The relationship between the timing of drain removal and the occurrence of SSI after spine surgery also remains unclear. In several studies, longer durations of suction drain use were associated with higher rates of SSI after surgery [5,13]. Therefore, this study assessed the diagnostic value of suction drain tip culture in patients who underwent primary posterior spine surgery. We determined: (1) the sensitivity, specificity, and positive and negative predictive values of suction drain tip culture; (2) the correlation between the bacterial species cultured from the drain tip and the occurrence of SSI; and (3) the association with the duration of drainage, drain tip culture positivity, and the development of SSI.

Materials and Methods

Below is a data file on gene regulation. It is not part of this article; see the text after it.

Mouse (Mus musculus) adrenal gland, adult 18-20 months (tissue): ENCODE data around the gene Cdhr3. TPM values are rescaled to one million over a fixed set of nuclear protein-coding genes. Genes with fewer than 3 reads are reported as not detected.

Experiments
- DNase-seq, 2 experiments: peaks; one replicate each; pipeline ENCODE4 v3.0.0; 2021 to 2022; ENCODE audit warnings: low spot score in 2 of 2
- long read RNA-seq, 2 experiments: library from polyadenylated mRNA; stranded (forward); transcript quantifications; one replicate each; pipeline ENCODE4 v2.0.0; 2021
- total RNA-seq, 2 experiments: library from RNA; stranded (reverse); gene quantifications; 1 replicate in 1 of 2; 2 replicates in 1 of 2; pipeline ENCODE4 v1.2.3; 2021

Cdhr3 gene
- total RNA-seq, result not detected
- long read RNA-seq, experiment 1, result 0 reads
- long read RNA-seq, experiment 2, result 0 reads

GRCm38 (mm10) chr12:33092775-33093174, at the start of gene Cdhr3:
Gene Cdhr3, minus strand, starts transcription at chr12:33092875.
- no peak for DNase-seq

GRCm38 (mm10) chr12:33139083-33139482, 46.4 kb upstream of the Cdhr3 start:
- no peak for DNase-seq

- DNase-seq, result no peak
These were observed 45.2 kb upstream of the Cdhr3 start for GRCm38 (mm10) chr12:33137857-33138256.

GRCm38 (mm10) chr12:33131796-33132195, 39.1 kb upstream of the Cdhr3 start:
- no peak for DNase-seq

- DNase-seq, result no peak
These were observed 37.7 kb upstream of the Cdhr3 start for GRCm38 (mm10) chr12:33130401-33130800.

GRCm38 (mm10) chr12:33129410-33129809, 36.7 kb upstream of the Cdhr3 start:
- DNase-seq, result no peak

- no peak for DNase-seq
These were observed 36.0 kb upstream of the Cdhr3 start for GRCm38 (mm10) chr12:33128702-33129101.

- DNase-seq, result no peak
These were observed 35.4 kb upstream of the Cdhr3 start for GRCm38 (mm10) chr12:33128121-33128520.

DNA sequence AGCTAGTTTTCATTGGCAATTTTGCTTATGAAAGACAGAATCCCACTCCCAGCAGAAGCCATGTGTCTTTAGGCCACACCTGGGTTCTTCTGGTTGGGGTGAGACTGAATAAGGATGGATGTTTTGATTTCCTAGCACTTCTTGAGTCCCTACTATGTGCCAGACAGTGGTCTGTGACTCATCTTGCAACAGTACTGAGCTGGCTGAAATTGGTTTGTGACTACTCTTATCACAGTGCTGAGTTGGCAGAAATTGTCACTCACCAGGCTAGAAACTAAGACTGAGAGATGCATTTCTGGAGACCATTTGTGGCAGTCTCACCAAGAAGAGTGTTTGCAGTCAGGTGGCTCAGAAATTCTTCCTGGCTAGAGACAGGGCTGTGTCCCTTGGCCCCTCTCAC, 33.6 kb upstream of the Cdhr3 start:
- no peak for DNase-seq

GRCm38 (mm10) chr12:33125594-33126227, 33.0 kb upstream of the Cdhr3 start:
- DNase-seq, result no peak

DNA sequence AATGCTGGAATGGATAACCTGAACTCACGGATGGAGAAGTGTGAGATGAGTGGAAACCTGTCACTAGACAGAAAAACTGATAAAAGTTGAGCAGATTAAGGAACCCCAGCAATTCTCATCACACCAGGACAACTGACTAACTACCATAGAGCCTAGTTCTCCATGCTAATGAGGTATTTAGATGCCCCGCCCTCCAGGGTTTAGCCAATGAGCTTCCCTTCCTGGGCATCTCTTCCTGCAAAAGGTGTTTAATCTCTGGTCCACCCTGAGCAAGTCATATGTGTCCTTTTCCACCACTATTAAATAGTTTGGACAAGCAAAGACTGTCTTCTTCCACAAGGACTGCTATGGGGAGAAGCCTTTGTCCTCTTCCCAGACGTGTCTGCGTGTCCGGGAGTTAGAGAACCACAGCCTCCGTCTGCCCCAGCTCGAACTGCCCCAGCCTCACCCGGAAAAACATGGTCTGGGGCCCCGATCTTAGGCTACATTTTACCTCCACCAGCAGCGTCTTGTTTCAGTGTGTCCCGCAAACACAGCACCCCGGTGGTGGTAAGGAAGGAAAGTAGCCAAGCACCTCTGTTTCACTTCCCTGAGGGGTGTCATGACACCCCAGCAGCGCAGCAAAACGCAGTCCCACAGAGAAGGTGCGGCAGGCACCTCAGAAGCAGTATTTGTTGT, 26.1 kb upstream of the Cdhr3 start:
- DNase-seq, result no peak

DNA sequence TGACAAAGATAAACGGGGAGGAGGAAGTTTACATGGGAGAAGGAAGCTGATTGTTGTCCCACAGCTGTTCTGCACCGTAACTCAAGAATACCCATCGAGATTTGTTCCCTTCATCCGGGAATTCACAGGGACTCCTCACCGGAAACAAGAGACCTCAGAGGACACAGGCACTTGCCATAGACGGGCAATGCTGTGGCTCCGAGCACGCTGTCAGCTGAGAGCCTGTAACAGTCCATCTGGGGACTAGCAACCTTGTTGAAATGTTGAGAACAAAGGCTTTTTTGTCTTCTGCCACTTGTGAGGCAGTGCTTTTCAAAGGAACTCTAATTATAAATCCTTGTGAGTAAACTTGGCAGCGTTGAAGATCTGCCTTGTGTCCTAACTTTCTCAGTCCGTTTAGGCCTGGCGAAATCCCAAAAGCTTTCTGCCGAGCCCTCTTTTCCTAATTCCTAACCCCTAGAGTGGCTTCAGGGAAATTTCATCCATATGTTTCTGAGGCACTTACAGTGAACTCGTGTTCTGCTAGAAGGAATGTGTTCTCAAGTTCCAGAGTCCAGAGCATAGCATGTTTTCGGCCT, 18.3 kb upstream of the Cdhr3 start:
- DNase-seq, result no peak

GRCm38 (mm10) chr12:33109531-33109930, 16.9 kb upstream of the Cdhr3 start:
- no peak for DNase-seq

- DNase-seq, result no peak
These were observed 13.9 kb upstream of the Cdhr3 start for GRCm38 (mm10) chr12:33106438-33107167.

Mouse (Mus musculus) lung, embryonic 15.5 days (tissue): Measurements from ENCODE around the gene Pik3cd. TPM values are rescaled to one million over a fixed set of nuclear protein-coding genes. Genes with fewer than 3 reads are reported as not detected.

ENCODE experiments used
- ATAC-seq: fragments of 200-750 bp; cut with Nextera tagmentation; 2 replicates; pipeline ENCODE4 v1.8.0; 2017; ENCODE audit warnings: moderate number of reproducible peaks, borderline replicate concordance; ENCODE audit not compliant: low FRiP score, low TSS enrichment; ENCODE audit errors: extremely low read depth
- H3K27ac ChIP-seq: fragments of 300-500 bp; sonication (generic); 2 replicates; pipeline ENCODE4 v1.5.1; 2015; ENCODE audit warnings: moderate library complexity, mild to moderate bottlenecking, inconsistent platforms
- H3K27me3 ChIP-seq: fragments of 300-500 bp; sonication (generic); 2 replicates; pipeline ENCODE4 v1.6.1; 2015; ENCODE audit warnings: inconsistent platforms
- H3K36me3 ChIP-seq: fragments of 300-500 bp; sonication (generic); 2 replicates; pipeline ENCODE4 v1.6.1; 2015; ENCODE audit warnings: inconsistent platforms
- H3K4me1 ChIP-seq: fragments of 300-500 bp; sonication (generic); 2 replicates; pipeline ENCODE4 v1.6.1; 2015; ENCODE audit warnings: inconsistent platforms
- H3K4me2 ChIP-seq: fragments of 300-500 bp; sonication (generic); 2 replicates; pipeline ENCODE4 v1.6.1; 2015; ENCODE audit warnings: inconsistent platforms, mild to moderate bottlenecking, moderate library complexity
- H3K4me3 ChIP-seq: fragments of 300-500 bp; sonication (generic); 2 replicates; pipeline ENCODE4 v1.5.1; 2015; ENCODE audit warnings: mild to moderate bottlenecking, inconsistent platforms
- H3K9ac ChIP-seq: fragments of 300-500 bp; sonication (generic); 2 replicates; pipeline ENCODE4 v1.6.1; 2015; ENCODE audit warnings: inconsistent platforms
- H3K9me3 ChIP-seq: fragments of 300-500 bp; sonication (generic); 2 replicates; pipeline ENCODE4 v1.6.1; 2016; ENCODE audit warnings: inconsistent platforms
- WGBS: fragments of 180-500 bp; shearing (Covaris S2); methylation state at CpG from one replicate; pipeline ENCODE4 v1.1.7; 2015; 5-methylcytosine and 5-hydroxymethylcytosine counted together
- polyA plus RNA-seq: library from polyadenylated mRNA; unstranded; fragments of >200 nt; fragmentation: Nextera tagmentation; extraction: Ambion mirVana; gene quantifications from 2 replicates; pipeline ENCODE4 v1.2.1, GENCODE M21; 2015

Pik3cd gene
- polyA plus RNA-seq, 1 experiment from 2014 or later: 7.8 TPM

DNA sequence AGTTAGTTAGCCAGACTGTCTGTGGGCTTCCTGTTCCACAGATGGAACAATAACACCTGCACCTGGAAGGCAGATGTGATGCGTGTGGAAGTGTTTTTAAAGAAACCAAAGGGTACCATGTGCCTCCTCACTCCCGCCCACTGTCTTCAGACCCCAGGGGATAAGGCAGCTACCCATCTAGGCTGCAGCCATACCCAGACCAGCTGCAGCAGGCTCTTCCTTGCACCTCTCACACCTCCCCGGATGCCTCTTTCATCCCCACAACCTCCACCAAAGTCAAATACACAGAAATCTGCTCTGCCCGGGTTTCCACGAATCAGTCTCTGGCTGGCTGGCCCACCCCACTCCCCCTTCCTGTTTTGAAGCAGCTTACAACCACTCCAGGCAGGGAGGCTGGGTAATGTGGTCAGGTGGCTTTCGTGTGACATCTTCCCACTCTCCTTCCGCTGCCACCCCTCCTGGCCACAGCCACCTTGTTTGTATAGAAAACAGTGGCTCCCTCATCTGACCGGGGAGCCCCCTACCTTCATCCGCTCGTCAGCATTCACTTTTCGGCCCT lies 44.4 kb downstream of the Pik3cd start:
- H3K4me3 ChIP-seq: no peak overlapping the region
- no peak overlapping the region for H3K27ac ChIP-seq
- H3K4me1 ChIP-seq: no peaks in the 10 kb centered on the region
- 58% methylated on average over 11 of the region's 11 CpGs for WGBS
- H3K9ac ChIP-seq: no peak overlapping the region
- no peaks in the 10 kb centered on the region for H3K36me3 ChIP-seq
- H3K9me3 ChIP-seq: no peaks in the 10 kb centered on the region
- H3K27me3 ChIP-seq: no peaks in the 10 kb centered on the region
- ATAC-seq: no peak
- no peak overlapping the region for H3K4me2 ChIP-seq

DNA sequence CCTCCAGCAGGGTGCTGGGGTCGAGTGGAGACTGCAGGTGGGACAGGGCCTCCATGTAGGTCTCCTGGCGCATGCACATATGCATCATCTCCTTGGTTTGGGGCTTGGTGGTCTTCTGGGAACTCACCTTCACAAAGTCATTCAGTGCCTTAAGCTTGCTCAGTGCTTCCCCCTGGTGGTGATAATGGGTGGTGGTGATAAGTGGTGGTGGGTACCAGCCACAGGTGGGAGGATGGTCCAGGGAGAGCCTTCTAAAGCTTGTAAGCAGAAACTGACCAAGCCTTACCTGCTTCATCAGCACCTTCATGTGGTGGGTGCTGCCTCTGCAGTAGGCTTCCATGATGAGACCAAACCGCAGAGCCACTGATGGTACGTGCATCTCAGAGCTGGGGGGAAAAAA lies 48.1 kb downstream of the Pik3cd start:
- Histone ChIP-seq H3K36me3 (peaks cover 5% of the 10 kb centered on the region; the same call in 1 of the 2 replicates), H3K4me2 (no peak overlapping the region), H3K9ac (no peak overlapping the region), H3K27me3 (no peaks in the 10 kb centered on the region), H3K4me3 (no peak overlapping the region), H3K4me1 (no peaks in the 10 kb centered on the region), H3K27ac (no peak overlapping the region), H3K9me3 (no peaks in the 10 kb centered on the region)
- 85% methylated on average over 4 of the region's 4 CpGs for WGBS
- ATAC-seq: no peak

In total, 133 patients who underwent elective posterior spine surgery from January 2013 to April 2015 were included in this retrospective study. Operations in our study were performed by one spine surgeon at our institute. The patients comprised 79 men and 54 women with an average age of 64.2 years (range, 32-89 years). The patients were classified according to American Society Anesthesiologists (ASA) status to collect individual preoperative medical conditions. Operations were most frequently performed on the lumbar spine (55.6%), followed by the cervical spine (35.3%). Fusion was the leading type of operation followed by laminoplasty, and degeneration was the most common pathology for surgery (Table 1). The serum C-reactive protein level (s-CRP) was routinely checked before surgery in all patients with primary spinal pathology, and patients were included if the s-CRP was in the normal range. Patients diagnosed with an infective disease or conditions were excluded, as well as those with revision or anterior spine surgery.